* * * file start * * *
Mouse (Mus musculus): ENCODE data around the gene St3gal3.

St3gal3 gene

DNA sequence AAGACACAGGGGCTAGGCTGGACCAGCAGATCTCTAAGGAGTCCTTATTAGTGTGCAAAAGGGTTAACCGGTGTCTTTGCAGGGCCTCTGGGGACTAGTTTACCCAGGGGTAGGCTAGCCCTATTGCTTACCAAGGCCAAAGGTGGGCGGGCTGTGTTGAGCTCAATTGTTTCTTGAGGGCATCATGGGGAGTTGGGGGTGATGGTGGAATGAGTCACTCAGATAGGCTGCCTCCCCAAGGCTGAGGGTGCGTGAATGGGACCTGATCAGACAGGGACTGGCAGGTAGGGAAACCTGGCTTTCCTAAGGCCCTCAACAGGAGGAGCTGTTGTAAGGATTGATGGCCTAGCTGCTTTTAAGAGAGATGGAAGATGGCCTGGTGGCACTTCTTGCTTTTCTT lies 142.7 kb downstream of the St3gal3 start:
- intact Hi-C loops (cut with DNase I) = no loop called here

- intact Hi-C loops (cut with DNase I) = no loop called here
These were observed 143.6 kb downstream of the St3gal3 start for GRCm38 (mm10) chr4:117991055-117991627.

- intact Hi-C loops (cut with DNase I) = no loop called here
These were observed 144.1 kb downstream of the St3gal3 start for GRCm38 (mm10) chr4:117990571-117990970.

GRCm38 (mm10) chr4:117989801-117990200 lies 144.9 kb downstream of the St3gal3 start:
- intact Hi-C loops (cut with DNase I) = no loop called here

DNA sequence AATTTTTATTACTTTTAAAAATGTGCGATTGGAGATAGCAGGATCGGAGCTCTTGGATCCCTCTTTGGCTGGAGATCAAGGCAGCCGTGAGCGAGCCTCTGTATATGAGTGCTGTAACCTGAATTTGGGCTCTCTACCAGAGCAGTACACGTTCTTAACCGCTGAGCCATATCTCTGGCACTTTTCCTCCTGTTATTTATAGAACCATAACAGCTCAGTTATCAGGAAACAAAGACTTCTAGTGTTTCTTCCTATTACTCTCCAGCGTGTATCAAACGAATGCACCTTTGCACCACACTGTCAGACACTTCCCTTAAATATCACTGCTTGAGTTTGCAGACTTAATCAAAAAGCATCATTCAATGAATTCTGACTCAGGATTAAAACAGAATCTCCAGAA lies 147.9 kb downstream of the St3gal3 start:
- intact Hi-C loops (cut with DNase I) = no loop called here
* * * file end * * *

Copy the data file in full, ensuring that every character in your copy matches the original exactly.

Mouse (Mus musculus): ENCODE data around the gene St3gal3.

St3gal3 gene

DNA sequence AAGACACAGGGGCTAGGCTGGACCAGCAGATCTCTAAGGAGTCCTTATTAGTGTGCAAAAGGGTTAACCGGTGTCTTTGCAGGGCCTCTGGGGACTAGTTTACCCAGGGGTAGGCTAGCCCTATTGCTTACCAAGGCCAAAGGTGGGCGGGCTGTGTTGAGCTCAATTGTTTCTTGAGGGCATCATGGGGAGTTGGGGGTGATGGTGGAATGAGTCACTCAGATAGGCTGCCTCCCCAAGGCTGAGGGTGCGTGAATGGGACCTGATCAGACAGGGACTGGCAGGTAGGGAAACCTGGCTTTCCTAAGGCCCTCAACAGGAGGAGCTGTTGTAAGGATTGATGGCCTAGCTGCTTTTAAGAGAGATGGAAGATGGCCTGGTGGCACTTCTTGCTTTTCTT lies 142.7 kb downstream of the St3gal3 start:
- intact Hi-C loops (cut with DNase I) = no loop called here

- intact Hi-C loops (cut with DNase I) = no loop called here
These were observed 143.6 kb downstream of the St3gal3 start for GRCm38 (mm10) chr4:117991055-117991627.

- intact Hi-C loops (cut with DNase I) = no loop called here
These were observed 144.1 kb downstream of the St3gal3 start for GRCm38 (mm10) chr4:117990571-117990970.

GRCm38 (mm10) chr4:117989801-117990200 lies 144.9 kb downstream of the St3gal3 start:
- intact Hi-C loops (cut with DNase I) = no loop called here

DNA sequence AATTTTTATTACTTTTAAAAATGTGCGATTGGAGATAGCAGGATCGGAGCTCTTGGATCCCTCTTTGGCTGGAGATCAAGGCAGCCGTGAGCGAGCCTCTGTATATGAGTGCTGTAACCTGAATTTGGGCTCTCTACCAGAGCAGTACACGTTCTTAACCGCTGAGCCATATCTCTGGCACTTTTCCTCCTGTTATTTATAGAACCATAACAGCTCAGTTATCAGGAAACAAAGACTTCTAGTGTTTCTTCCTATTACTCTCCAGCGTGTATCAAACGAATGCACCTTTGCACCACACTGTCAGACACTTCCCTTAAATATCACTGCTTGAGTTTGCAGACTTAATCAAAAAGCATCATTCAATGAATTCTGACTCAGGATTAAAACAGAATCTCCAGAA lies 147.9 kb downstream of the St3gal3 start:
- intact Hi-C loops (cut with DNase I) = no loop called here